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Sale of property from Company's stock to shareholder / directors


Client is a Ltd company that currently has several new builds up for sale. The company is owned by a husband and wife who are also the shareholders.

During the last yr the largest one has been rented out. The bank has a bridging loan, bizarrely secured agst the shareholders home not the development, loads of equity even in this market place. We have only recently been engaged as the company's accountants, previous one having retired.

The bank have now given notice for the loan to be repaid.

Fin'l Advisor has comeback after much hunting with only one option, buy to let mortgage but it has to be in the shareholders name. This means selling the house to the shareholders, crystallising a Co. profit, corp tax, stamp duty and legal fees but can't currently see away round this.

Question: What price shd be used? The potential lenders have done a valuation so that's one possible. The value won't effect the mortgage as it it's rent based but lower will reduce the CT. CGT will be a possible issue later. Their solicitor has suggested they can choose one but my thinking is 'related parties', tfr of profits/value etc



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Open market value. Beware of relying on the lender's valuation, though. You'll need a valuation that the valuer can back up if there's any dispute with HMRC.

But I'd be looking for a new bank first.

Have you look at the VAT position when the house was first let to see if there's a clawback?

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Vat clawback

Hi Neil

Thanks for that

Vat clawback - Client only came to us in April, must admit that hadn't crossed my mind, probably shd have having just sorted out a vat reg'n for a another new client where he had 2 props converted from comm'l to res'l flats and issues about first supply.


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"Loads of Equity"

I take it there is insufficient equity in the shareholders home to re-mortgage and use those proceeds?

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Remortgage own home

Good point James

Yes but buy to let based on rental incomes is ok but own home no as they jointly don't have sufficient income cover.

Bizarre times we live in


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why cant you sell it for what you want

there are no transfer pricing restriction are there

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Sorry, what are you saying carnmores?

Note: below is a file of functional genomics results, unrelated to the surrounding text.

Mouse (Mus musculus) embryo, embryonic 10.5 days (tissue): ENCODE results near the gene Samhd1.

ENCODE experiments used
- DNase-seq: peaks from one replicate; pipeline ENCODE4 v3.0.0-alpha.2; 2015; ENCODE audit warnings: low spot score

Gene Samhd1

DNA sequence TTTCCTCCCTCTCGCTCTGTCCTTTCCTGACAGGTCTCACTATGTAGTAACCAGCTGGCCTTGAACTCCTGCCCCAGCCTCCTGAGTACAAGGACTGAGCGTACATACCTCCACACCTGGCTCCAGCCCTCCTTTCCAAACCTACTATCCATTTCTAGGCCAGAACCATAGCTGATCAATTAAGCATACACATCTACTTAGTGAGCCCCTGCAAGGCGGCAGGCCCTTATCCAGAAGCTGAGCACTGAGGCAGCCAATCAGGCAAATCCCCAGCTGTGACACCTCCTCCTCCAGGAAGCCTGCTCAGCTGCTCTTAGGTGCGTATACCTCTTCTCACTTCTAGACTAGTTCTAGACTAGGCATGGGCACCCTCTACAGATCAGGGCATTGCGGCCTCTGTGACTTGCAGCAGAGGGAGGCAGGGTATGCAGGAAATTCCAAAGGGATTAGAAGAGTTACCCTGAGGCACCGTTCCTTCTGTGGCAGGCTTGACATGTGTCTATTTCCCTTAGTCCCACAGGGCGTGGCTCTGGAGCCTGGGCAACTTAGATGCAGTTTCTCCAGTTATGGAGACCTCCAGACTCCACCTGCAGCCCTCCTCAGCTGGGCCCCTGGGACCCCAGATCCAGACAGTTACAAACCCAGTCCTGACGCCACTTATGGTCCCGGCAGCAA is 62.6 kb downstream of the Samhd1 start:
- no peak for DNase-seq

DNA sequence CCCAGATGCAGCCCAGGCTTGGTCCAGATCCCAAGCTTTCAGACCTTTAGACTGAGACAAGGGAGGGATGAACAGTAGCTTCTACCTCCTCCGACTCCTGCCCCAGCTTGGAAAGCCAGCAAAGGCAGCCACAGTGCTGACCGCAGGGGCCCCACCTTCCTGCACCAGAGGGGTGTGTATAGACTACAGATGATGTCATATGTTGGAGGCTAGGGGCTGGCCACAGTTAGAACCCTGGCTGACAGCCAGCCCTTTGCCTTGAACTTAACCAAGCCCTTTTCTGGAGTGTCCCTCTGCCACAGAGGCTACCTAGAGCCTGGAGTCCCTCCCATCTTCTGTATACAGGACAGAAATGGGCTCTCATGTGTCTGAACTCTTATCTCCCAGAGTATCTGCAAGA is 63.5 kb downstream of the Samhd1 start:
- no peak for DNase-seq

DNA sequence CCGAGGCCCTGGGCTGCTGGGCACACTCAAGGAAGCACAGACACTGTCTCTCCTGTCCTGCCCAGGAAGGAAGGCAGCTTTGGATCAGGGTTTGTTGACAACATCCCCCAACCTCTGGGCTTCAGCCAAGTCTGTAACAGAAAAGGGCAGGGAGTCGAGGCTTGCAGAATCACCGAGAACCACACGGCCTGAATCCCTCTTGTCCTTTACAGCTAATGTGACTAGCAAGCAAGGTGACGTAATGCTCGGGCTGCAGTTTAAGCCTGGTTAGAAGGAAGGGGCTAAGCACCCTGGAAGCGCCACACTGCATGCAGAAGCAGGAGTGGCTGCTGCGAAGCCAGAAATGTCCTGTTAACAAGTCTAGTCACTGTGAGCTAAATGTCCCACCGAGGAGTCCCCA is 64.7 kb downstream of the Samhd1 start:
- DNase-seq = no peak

A sale to an unconnected party can be at any price because that is taken as OMV. Why would you sell to a third party for less than the house is worth? The sale to a connected party is treated for tax purposes as at OMV whatever the accounts say. But you know that already, don't you?

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Fire Sale?

I would be looking to run an argument here that the finance house are forcing a sale. I don't think it would be unreasonable to conclude that the arm's length price is therefore well below what you might fetch in an orderly sale process.

My understanding is that an Inspector would have to look at the actual circumstances of the sale rather than some hypothetical sale, so I'd be keeping a body of evidence in support of the price that's set. 

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Ownership is the buyers choice - how to fund the purchase is the

As  understand it:

The ltd company owns the property (verifiable via the land conveyance, and hence the buildings constructed upon it, unless a lease was put in place).

The bridging loan was probably secured upon the couple's home because originally the undeveloped land had insufficient value. So drawings will have been made by the share-holders against the bridging loan to be 'lent' to the company to fund the construction. ie the ltd co via it's directors decided to obtain funding from it's share-holders.

So really the IFA's description of 'in the shareholders name' needs to be verified. The singular shareholder name suggests to me that perhaps the intent is that the buy-to-let needs to be in the company's name. This would seem to be a better fit to the true situation.